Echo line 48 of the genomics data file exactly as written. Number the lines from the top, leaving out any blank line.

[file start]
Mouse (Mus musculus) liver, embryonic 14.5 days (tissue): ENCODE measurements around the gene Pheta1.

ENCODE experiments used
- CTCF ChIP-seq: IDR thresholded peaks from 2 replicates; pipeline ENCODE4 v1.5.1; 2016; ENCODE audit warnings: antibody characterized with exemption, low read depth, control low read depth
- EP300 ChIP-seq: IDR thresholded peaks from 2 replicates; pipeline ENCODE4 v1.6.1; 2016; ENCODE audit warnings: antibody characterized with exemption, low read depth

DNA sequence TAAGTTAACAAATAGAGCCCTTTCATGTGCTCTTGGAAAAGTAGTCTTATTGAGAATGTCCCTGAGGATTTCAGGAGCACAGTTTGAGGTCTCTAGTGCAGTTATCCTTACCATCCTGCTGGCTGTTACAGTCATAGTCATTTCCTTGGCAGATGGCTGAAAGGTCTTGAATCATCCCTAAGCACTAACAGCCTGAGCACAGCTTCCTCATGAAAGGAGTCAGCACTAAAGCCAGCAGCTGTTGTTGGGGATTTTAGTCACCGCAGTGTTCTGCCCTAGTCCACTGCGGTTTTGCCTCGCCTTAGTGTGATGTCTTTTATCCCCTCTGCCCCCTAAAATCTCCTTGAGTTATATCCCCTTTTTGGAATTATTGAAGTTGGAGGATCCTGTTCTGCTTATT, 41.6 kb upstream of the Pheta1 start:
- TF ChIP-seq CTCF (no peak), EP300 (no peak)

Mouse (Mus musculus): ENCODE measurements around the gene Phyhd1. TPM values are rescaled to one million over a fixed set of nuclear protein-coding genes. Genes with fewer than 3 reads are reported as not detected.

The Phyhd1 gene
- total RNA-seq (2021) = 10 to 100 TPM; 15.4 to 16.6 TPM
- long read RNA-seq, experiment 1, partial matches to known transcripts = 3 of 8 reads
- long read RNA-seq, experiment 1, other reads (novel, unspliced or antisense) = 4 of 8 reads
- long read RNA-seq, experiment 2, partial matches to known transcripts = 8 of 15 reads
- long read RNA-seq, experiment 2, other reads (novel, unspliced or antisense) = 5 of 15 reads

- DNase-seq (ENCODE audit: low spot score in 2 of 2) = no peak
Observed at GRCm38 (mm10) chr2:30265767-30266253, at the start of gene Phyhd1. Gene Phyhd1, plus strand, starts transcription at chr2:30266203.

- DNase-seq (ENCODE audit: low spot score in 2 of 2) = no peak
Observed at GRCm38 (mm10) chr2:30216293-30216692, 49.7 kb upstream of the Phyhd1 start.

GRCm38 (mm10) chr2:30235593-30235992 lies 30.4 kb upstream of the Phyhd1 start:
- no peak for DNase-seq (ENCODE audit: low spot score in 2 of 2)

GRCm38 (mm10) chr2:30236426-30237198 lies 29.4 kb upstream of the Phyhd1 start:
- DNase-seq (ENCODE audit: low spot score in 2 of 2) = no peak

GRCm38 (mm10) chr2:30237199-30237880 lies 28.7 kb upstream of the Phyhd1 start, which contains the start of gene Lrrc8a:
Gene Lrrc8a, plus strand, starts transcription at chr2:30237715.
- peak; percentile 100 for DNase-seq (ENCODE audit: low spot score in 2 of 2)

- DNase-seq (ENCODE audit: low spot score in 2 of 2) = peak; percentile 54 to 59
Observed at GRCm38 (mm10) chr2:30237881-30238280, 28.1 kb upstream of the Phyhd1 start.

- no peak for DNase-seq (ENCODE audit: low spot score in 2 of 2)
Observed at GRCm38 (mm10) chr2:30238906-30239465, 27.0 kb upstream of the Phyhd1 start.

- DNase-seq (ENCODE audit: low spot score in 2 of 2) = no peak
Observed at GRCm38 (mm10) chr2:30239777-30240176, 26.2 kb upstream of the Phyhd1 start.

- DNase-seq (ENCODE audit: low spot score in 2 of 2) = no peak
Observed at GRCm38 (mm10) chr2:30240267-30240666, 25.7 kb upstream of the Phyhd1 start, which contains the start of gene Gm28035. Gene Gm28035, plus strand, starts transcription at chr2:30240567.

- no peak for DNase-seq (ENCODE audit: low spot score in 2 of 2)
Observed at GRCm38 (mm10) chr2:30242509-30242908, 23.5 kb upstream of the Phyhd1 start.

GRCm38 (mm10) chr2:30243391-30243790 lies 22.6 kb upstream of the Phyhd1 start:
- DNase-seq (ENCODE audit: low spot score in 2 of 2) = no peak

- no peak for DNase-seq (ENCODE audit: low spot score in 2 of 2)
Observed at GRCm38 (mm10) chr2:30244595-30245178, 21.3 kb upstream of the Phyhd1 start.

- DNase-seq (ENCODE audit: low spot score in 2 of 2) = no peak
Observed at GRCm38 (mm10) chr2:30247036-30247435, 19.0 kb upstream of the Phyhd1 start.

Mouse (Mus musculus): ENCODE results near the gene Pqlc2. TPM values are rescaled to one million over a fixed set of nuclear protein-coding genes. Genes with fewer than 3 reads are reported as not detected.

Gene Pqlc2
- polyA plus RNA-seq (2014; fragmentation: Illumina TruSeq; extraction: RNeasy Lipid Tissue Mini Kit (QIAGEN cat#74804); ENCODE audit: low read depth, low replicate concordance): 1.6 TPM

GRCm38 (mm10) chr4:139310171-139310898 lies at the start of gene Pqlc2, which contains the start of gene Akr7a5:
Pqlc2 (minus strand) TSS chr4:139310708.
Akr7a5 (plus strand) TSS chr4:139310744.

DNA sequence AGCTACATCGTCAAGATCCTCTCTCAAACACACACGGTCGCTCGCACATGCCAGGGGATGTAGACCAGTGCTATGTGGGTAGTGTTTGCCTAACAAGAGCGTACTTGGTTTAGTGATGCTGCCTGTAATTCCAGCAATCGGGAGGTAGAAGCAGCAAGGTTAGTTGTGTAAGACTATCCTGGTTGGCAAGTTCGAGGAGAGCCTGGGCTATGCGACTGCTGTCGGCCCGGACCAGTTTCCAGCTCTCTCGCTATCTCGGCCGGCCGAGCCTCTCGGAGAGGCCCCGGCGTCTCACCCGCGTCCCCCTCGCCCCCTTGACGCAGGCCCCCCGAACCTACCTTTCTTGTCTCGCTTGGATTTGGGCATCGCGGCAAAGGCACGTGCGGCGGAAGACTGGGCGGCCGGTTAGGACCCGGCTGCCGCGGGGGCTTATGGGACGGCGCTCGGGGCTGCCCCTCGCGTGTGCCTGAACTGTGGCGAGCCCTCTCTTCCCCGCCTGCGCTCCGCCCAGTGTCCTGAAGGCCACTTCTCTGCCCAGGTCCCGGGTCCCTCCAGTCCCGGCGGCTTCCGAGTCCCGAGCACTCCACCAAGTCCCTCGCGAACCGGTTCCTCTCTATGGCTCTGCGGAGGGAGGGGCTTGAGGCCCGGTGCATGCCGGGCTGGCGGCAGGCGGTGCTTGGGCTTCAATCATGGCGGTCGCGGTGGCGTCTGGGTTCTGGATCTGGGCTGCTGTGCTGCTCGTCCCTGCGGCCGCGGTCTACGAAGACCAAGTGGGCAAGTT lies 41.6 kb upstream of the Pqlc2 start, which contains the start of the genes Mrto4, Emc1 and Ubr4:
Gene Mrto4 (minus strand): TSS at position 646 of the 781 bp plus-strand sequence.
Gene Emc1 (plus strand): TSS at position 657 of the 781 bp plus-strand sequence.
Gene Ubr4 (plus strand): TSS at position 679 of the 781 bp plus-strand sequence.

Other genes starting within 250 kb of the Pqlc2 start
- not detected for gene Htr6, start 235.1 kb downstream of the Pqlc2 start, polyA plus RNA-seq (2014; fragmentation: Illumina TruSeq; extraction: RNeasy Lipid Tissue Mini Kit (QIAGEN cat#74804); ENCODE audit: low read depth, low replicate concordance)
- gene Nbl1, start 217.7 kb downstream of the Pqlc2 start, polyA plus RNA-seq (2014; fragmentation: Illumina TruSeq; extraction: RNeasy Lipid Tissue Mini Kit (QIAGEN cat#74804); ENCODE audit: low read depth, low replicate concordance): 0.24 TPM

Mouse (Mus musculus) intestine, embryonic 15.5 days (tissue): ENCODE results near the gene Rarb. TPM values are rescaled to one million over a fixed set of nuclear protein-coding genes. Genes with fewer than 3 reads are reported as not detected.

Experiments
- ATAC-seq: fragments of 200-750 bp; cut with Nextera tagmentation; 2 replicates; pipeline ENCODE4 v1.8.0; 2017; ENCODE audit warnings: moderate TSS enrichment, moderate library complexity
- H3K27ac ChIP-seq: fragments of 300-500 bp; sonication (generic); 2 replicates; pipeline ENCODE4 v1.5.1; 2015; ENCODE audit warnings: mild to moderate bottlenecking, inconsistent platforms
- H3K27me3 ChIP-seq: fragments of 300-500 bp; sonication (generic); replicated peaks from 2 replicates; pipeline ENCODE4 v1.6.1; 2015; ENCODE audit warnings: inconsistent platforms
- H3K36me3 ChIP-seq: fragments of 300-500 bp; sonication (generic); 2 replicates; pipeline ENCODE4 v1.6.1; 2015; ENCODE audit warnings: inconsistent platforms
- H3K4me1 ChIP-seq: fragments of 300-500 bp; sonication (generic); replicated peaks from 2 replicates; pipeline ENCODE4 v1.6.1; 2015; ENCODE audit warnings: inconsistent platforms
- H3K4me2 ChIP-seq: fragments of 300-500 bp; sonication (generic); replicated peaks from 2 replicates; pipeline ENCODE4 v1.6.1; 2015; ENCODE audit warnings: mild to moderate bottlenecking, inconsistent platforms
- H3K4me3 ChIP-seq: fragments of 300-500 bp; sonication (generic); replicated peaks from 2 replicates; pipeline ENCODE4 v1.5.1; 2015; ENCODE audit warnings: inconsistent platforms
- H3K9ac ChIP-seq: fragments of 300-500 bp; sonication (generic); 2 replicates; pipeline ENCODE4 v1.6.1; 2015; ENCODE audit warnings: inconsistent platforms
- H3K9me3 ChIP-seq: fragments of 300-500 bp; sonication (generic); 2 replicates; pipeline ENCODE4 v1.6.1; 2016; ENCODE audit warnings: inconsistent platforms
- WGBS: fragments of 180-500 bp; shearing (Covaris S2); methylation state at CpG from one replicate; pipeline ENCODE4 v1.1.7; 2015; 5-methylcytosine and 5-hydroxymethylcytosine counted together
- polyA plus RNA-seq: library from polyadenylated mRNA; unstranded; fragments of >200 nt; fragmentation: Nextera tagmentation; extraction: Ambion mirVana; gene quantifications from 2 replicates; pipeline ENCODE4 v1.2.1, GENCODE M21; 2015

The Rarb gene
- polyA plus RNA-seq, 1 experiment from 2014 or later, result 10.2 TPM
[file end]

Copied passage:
Gene Mrto4 (minus strand): TSS at position 646 of the 781 bp plus-strand sequence.